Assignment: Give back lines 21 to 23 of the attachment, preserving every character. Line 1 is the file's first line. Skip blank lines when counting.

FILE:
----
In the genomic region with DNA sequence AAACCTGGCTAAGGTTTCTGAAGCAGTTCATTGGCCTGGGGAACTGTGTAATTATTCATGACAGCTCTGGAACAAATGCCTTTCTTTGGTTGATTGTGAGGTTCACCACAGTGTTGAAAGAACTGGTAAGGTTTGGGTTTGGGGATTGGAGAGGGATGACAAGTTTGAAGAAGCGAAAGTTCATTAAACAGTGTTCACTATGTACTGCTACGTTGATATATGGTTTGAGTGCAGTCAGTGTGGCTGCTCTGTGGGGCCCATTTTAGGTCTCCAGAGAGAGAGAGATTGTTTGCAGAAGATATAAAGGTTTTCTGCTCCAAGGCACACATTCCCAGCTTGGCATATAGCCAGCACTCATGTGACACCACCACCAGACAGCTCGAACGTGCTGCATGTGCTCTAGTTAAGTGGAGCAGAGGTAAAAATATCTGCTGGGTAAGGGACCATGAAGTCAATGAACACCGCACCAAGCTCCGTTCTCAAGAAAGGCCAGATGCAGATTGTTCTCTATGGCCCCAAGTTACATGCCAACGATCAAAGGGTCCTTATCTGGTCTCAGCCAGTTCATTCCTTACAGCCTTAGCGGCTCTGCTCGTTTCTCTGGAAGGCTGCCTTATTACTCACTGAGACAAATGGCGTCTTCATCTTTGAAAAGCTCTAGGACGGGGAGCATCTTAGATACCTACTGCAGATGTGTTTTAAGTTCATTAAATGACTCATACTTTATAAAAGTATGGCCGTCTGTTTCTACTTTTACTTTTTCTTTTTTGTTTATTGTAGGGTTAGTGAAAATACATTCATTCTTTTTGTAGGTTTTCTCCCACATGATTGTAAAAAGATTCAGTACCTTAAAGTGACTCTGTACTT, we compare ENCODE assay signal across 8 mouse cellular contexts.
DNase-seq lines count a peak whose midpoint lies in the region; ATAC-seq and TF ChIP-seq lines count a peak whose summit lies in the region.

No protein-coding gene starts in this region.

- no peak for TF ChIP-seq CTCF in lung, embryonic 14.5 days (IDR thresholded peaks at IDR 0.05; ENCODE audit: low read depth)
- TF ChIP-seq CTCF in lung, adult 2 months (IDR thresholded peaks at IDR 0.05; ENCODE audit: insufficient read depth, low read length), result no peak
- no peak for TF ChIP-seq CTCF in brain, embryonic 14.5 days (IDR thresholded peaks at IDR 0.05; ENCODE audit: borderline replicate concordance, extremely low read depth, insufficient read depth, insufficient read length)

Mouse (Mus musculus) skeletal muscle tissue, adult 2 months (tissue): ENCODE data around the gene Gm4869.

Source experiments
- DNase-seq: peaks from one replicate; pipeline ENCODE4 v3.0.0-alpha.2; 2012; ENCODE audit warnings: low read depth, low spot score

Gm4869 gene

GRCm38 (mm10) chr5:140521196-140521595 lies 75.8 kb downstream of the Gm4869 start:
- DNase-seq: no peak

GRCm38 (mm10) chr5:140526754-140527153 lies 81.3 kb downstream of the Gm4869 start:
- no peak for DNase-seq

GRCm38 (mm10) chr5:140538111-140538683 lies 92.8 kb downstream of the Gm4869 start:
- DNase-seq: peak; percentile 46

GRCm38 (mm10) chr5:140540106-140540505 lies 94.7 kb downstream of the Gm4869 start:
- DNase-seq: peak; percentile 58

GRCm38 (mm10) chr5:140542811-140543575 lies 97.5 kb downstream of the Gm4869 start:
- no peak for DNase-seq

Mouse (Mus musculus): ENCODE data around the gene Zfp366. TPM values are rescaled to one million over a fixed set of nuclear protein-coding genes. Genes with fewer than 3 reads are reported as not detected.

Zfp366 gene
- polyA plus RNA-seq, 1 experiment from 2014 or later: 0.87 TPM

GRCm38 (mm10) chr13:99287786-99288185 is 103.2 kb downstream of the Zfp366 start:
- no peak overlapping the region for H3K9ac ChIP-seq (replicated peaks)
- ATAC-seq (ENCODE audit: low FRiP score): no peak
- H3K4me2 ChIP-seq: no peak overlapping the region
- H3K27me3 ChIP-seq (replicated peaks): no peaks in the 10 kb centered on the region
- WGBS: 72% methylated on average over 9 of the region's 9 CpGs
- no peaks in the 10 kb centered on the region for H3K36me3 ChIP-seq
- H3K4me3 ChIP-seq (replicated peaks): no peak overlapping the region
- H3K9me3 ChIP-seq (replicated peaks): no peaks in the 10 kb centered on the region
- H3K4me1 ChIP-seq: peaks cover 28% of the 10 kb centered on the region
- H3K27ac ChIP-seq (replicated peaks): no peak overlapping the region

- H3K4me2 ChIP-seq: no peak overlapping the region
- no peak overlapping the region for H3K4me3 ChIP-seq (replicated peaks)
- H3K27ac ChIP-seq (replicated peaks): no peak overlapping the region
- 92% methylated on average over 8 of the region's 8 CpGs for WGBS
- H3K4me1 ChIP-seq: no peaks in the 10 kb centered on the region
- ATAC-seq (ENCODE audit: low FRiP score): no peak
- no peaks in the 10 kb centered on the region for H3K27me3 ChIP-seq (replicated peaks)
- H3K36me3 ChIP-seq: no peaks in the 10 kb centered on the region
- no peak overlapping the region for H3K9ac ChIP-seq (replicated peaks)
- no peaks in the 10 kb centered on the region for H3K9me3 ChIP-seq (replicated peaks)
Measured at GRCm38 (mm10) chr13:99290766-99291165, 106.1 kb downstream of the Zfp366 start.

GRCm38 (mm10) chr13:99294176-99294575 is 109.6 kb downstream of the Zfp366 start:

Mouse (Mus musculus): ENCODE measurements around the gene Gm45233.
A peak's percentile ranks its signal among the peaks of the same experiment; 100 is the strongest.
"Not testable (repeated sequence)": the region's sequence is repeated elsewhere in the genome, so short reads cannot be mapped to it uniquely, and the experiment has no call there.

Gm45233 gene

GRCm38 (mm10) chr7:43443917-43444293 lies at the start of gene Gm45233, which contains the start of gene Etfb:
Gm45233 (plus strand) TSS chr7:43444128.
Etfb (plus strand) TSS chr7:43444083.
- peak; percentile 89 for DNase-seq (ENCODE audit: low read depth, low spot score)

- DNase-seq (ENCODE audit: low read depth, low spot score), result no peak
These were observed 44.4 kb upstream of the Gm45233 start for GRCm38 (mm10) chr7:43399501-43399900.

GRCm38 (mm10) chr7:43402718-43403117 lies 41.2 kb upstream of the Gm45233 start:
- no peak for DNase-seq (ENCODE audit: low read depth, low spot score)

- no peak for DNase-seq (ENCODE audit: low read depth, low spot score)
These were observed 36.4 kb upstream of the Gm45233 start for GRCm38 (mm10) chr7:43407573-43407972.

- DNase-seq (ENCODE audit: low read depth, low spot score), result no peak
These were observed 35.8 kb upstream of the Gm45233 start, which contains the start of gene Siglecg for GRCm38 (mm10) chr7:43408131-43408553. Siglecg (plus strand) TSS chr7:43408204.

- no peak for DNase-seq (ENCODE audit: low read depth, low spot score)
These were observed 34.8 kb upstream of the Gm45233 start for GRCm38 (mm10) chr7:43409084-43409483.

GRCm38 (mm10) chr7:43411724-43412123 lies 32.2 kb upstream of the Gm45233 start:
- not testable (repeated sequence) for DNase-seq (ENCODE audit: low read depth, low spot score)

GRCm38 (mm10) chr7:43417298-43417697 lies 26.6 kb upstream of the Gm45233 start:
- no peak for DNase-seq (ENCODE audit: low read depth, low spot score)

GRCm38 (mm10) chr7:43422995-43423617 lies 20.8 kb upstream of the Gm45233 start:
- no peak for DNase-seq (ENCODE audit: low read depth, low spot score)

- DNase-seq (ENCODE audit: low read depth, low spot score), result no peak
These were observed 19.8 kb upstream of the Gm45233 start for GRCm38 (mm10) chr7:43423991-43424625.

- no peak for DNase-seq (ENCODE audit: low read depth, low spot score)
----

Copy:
Mouse (Mus musculus): ENCODE data around the gene Zfp366. TPM values are rescaled to one million over a fixed set of nuclear protein-coding genes. Genes with fewer than 3 reads are reported as not detected.

Zfp366 gene
- polyA plus RNA-seq, 1 experiment from 2014 or later: 0.87 TPM